Former Manchester Public Works Director’s Lawsuit against the City of Manchester Settled. Carter and Mayor Release Statements

According to court documents filed in May of 2020, Former Manchester Public Works Director Brent Carter sued the City of Manchester. The case has be settled.

Carter was seeking backpay and front pay, lost sick and vacation time, and attorney’s fees, which would all be tripled.
Carter filed a lawsuit against the City of Manchester for violation of the First Amendment, the Tennessee’s Public Employee Political Freedom Act (PEPFA), and for deprivation of property without due process.

According to PEPFA, it’s unlawful for any public employer to discipline or discriminate against an employee because the employee exercised his or her right to communicate with an elected official.

Carter became the director of Public Works in 2006. Carter alleged that the now late Mayor of Manchester, Lonnie Norman, was pressuring him to “buy local,” which meant “spending the City’s tax money on businesses that were politically connected to Norman and his friends — as opposed to shopping for whichever business offered the best price,” Carter claims.

When the late mayor became aware Carter had purchased supplies at a rival business instead of a politically connected business, he would call up Carter and order him to “buy local,” according to the lawsuit. Norman also pressured Carter not to speak with other elected officials. Carter said was threatened that he would be fired if he spoke with an alderman about any decisions.

Carter was removed as the department head and transferred to a laborer job at the water department.

The lawsuit was recently settled out of court for $250,000 and Carter has now released a statement concerning the matter.

Below is a statement from Mr. Carter:

My name is Brent Carter. I’ve been an employee of the city of Manchester for almost 30 years. While head of the public works from 2008 to 2018, I was responsible for the maintenance and improvements of critical city infrastructure like streets, drainage, and lighting. Under my leadership, the public works department ran under budget and with clean annual audits. I was proud of the service we provided to residents and of successful projects like the paving and striping of the parking lot at Fred Deadman Park.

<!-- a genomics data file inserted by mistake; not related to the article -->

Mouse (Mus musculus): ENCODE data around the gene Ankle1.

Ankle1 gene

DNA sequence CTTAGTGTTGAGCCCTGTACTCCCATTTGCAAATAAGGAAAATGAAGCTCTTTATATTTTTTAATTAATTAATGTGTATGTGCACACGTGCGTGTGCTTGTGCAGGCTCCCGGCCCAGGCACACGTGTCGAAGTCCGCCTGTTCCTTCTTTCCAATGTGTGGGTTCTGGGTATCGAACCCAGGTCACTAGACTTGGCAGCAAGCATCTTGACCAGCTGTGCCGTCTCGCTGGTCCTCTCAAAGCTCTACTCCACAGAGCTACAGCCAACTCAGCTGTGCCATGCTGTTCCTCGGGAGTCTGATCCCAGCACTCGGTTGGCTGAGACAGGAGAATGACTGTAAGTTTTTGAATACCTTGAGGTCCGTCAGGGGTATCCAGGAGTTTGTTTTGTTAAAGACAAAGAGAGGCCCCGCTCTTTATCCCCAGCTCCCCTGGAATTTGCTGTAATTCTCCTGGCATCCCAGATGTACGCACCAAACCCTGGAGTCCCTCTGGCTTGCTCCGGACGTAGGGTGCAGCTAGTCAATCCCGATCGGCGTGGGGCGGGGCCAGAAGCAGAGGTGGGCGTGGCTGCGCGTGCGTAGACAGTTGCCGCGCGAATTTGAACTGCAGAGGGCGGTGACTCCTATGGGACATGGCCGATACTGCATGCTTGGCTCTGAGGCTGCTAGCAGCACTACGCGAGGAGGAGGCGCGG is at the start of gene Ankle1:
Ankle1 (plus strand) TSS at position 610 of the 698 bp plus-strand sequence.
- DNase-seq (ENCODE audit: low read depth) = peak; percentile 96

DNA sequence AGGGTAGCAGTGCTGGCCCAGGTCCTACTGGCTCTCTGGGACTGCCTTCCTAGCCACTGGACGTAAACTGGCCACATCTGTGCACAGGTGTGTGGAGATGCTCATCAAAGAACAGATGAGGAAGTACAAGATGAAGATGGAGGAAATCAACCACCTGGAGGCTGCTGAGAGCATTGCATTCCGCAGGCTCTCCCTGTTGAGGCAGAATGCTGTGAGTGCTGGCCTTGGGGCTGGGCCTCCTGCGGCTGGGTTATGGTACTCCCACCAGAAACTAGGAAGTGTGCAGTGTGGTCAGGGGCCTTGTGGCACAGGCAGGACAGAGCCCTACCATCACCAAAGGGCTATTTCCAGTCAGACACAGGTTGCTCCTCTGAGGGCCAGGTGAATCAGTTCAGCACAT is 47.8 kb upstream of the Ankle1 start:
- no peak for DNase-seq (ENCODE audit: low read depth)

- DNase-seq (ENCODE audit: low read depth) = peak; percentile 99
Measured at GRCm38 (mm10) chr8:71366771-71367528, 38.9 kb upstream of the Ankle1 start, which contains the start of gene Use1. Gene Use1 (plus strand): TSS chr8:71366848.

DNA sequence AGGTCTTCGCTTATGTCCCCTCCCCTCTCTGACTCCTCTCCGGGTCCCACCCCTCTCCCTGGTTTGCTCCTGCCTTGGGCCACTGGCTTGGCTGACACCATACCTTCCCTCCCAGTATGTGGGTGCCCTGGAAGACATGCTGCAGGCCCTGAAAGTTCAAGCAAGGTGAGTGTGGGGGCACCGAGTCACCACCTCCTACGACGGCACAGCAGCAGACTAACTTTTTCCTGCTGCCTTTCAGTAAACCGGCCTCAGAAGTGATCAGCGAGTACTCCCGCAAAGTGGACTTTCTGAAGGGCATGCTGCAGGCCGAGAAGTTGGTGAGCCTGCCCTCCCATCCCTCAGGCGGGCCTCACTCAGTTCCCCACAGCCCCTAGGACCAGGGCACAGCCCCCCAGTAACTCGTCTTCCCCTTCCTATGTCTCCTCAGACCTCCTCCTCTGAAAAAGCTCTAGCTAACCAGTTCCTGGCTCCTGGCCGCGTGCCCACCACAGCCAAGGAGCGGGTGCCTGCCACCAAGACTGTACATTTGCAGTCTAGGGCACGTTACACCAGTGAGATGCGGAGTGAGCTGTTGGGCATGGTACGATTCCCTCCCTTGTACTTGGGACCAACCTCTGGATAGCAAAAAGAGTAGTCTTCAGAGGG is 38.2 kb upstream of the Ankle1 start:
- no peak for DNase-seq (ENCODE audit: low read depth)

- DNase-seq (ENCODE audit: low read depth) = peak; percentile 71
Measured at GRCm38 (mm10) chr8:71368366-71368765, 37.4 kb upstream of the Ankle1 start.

I did my best to run a professional department, but over the years I faced pressure to make decisions that were not in the best interests of the taxpayers. For example, I was expected to buy auto parts and goods from businesses connected to city officials, told to hire unqualified employees because of their political connections, and asked to sign off on a purchase order for a sign that was not for the street department. When I communicated my concerns about conflicts of interest and corruption to the aldermen, I received little support. Instead, my job was threatened for bringing these matters to the board’s attention.

In December of 2018, with no write ups in my personnel file and without being told a reason, I was called to city hall and given an ultimatum- either resign my position as public works director and accept a lower position in a different department or be fired. This forced demotion cut my salary by 40% and moved me from management to a job that was much more physically demanding. After over 25 years of service to the city, I was demoted right before Christmas, on my son’s birthday, and while my mother was on hospice.

Knowing I’d done nothing wrong, I contacted the aldermen for their support. Over the next several months, I appealed in vain to the board to investigate my sudden demotion and the underlying issues behind it. I never wanted to sue the city of Manchester, but when almost a year had passed, I was left with little choice. After much prayer and consideration, my wife Becky and I made the decision to stand up for our family and filed a lawsuit against the city in November of 2019.

Last month, we decided to settle this lawsuit. The settlement agreement allows us to move forward after what has been a very stressful time in our lives. We want to thank our family and friends and those in the community who have supported us. We remain disappointed in the aldermen for their lack of response and support for a loyal, longtime city employee.

The people of Manchester deserve to know what decisions are being made by the city and why, and that qualified individuals are entrusted with running city departments instead of people who are chosen for their political connections. Millions of taxpayer dollars and the future of the city are in the hands of a small group of people elected by the voters. Is Manchester moving forward the way it should?

Brent Carter

Current Manchester Mayor Marylin Howard released the following statement: The City’s insurance carrier resolved this matter without the involvement of the City or any of its funds.  

Photo: Manchester City Hall

Lucky Knott

Lucky Knott

One of Southern Tennessee's most experienced and recognized news broadcasters and play-by-play sportscasters. News and Sports Director for Rooster 101.5 FM, 93.9 The Duck and Whiskey Country 105.1, and 95.9. He is currently the play-by-play voice of the Coffee County Red Raiders (31 years) on The Rooster 101.5 and can be heard M-F broadcasting our local news. Lucky has done play-by-play for 4,002 (and counting) sports events on Radio & TV. He also served four years as the Public Information Officer for the Coffee Co. Sheriff's Dept. and taught Radio/TV for six years at Grundy County High School.

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